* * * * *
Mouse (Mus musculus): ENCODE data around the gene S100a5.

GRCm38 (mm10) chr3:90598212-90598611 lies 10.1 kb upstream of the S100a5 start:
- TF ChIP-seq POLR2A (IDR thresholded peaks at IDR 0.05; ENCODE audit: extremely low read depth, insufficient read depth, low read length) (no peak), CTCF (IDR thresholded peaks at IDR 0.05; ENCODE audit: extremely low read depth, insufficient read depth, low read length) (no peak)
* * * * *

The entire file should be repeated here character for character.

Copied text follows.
Mouse (Mus musculus): ENCODE data around the gene S100a5.

GRCm38 (mm10) chr3:90598212-90598611 lies 10.1 kb upstream of the S100a5 start:
- TF ChIP-seq POLR2A (IDR thresholded peaks at IDR 0.05; ENCODE audit: extremely low read depth, insufficient read depth, low read length) (no peak), CTCF (IDR thresholded peaks at IDR 0.05; ENCODE audit: extremely low read depth, insufficient read depth, low read length) (no peak)